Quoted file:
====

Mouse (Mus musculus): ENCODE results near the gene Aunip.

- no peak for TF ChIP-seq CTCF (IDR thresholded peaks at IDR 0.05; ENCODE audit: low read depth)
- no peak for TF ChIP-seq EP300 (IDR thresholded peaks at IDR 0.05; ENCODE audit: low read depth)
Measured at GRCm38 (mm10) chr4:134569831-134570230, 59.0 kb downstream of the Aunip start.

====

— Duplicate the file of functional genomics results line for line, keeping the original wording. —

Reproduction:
Mouse (Mus musculus): ENCODE results near the gene Aunip.

- no peak for TF ChIP-seq CTCF (IDR thresholded peaks at IDR 0.05; ENCODE audit: low read depth)
- no peak for TF ChIP-seq EP300 (IDR thresholded peaks at IDR 0.05; ENCODE audit: low read depth)
Measured at GRCm38 (mm10) chr4:134569831-134570230, 59.0 kb downstream of the Aunip start.